IL-17 is Aberrantly Overexpressed Among Under-treatment Systemic Lupus Erythematosus Patients

Document Type: Original Research

Authors

1 Stem Cell Research Center, Deputy of Research and Technology, Golestan University of Medical Sciences, Gorgan, Iran

2 Infectious Diseases Research Center, Golestan University of Medical Sciences, Gorgan, Iran

3 Department of Rheumatology, Golestan Rheumatology Research Center, Deputy of Research and Technology, Golestan University of Medical Sciences, Gorgan, Iran

4 Department of Medical Immunology, Golestan Research Center of Gastroenterology and Hepatology, Deputy of Research and Technology, Golestan University of Medical Sciences, Gorgan, Iran

10.30699/ijp.2019.94878.1934

Abstract

Background & Objective: Systemic lupus erythematosus (SLE) is an autoimmune disease with chronic inflammatory immune response. Current therapies mostly rely on glucocorticoids which are accompanied by side-effects and mostly fail to achieve a favorable remission. Th17 subpopulation of T cells is increased in exacerbated SLE as IL-17 cytokine is overexpressed. However, IL-17 is reported to be resistant to glucocorticoids in various disorders. Here, we evaluated the plasma level of IL-17 among newly diagnosed and under-treatment SLE patients to understand the effect of glucocorticoids on Th17 response. 
Methods: A total of 40 female SLE patients and 20 age- and sex- matched normal subjects were enrolled. IL-17 plasma level was evaluated using ELISA cytokine assay and analyzed with previously obtained IL-10, IFN-γ, and GILZ levels.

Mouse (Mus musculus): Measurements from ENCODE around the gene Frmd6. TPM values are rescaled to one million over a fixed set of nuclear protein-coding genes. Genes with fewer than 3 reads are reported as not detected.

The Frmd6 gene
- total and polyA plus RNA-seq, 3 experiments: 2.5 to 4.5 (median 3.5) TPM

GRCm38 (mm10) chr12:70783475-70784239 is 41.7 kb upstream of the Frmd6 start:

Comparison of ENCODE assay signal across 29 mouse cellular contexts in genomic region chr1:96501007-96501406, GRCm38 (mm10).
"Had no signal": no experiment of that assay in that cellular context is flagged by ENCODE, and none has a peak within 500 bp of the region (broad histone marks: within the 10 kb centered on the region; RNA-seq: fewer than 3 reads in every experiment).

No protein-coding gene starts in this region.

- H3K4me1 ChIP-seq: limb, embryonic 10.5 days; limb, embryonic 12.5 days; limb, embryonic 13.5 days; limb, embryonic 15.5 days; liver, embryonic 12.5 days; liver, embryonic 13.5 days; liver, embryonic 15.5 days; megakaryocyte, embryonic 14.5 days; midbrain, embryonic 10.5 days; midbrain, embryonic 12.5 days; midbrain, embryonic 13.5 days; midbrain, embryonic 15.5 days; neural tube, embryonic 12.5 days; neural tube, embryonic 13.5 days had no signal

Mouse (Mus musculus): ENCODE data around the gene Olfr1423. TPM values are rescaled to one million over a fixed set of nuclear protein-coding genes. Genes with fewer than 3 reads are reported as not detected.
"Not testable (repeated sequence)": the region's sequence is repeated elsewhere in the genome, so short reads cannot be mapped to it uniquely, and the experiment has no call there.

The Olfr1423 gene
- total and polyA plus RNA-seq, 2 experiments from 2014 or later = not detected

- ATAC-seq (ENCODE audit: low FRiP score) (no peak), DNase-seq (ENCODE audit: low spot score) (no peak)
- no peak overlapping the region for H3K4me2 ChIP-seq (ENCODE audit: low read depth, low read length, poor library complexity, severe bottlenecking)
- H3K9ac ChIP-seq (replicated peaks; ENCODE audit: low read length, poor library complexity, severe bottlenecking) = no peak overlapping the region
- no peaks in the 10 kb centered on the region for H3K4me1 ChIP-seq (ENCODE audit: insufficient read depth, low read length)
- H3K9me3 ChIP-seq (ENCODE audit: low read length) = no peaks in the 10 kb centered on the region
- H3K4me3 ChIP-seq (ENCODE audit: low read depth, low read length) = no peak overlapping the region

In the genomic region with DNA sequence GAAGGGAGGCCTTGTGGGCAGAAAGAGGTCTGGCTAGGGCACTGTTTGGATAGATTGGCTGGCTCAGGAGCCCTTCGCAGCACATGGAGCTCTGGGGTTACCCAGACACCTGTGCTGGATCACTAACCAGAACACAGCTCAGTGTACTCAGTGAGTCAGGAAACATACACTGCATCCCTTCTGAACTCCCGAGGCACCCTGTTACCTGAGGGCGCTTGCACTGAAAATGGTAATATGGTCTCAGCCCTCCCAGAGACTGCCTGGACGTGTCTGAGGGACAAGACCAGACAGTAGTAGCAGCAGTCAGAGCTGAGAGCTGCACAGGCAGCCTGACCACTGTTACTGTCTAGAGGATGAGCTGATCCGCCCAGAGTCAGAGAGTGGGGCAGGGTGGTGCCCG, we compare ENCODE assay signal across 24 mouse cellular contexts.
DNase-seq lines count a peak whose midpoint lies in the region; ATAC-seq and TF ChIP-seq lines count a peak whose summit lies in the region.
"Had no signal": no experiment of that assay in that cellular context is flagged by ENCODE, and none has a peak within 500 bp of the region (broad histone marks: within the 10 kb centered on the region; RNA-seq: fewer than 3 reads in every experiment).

Results: Our findings revealed that IL-17 was overexpressed among under-treatment SLE patients. There was a significant correlation between IL-17 and IFN-γ and significant reverse correlations between IL-17, IL-10, and GILZ levels. IL-17 was not significantly correlated with the disease activity.
Conclusion: According to the role of IL-17 in tissue injury and the fact that glucocorticoids are not successful in preventing organ damages in SLE, the overexpressed IL-17 in response to therapies could be introduced as an underlying reason.

Keywords

Main Subjects


Introduction


Systemic lupus erythematosus (SLE) is an autoimmune disorder of unknown etiology in which the chronic inflammatory immune response results in diverse clinical symptoms (1). Similar to other inflammatory and autoimmune disorders, various immunosuppressive treatments including antimalarial drugs and glucoco-rticoids are often prescribed to manage SLE. However, routine approaches have remained partially unsuccessful in inducing remission (2). Therefore, clinicians tend to employ more aggressive therapies including high doses of glucocorticoids which are not only accompanied by irreversible side-effects but also fail to prevent end-organ damages in some cases (3, 4).

The role of T cell subtypes in the pathogenicity of SLE is established. T cells are capable of mediating immune response and/or tolerance upon maturation and activation. Therefore, the persistent inflammation in SLE could be attributed to the aberrant phenotypic alterations of T cells (5). A successful treatment should be capable of retrieving the lost balance between inflammatory T helper cell subtypes (Th1 and Th17) and regulatory T cells (Treg) to induce an authentic remission (6). Th1 cells and their mediator cytokines including interferon gamma (IFN-γ) are involved in cell-mediated immune response (7), while Th17 cells are contributed to tissue injury and organ damage by secreting IL-17 pro-inflammatory cytokines (8). Accordingly, Th17 subpopulation of T cells is reported to be increased in exacerbated SLE as IL-17 cytokine is overexpressed (9).